If you want to see the Pope in Rome, and are here on a Sunday, head to Saint Peter’s Square at noon for the Angelus.
Pope Francis will appear from the window of an apartment there. He gives a short speech followed by the Angelus, ending with an Apostolic blessing. He may also greet the crowd in various languages. The blessing, including the various greetings, usually lasts a maximum of 20 minutes.
Pope Francis chose not to live in the official papal residence in the Apostolic Palace. Instead, he lives in the Vatican guest house. However, the Pope does appear at the window of the Apostolic Palace for the Sunday Angelus.
You DO NOT need tickets for the Sunday Angelus. But you should plan to get there early to get a good spot.
All Liturgical Celebrations conducted by the pope (Papal Masses) require a ticket. It's free and easy to request them.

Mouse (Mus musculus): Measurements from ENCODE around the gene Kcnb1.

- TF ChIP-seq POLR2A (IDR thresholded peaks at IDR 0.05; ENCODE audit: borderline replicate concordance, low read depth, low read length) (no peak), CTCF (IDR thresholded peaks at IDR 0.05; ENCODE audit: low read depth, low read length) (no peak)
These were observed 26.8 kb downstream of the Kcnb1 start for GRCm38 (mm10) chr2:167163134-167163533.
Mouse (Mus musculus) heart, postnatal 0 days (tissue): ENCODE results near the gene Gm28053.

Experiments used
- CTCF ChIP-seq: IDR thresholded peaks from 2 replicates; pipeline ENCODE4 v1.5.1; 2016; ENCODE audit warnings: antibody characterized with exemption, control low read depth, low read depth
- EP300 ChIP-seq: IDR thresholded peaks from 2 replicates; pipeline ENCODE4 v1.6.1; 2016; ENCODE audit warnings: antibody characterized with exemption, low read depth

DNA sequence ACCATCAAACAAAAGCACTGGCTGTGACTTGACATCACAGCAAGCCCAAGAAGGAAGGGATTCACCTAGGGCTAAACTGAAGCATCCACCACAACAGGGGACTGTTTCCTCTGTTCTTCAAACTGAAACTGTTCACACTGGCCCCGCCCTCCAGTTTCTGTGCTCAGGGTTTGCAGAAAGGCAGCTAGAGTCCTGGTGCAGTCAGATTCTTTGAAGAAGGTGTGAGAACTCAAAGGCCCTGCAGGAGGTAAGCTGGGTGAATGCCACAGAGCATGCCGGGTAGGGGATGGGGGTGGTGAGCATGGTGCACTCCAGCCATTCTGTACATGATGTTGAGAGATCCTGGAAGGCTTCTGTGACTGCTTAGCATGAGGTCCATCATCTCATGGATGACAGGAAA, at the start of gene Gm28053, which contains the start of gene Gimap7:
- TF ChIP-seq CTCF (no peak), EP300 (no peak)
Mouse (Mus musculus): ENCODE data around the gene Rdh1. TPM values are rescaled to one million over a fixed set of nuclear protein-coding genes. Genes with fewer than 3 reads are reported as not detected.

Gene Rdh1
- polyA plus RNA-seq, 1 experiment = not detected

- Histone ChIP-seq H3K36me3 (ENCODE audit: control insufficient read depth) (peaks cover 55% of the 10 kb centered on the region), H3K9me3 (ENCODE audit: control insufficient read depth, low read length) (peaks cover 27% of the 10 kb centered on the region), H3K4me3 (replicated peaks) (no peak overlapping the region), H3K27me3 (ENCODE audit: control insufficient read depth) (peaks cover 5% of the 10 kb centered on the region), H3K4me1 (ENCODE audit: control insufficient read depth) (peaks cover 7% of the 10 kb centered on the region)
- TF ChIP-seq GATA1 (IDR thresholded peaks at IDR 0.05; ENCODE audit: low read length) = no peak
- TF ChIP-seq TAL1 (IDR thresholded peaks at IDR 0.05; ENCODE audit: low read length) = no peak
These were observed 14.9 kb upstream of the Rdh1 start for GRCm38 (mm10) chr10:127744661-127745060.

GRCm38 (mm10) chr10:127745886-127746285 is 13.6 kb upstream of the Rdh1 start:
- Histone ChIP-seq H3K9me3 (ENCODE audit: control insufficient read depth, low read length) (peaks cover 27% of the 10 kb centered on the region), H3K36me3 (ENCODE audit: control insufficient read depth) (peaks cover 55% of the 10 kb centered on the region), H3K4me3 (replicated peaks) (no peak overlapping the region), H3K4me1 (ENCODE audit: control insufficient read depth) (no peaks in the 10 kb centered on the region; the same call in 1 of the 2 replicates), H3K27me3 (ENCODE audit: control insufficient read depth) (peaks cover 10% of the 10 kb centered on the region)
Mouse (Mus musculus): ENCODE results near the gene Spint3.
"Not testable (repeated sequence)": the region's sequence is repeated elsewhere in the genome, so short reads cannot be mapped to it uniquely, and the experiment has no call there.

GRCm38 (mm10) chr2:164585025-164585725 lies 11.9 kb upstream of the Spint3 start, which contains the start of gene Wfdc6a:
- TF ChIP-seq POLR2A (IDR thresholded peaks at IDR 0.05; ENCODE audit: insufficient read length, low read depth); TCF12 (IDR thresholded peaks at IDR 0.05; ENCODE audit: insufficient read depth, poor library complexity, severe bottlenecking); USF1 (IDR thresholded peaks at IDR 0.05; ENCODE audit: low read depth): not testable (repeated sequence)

For tickets to most Papal Masses, you may request tickets up to a few days prior to the event. Papal Massses are held fairly regularly, and may be held in various churches around Rome, not just Saint Peters.
For example, the Pope may visit one of the other Patriarchal Basilicas in Rome, Santa Maria Maggiore (Saint Mary Major), San Giovanni in Laterano (Saint John in Lateran), or San Paolo Fuori le Mura (Saint Pauls Outside the Walls.)
The basilica of Santa Maria Maggiore, where Pope Francis visits on occasion
In another example, on Ash Wednesday, the Pope usually gives mass at Santa Sabina, a beautiful ancient basilica on the Aventine Hill.
Of course, tickets to very popular Papal Masses, in particular for Christmas Eve and for Easter Sunday, may be difficult to come by. Everyone wants to see the Pope in Rome for these masses!
Saint Peters Square at Christmas
But it doesn't hurt to ask. If you really want to see the Pope in Rome during Christmas or Easter, your best bet is requesting these particular tickets at least 6 months in advance.
If you don’t or cannot get tickets, you may still attend. You will just be outside the church where the mass is being held, and you can watch it unfold on giant Jumbotron screens.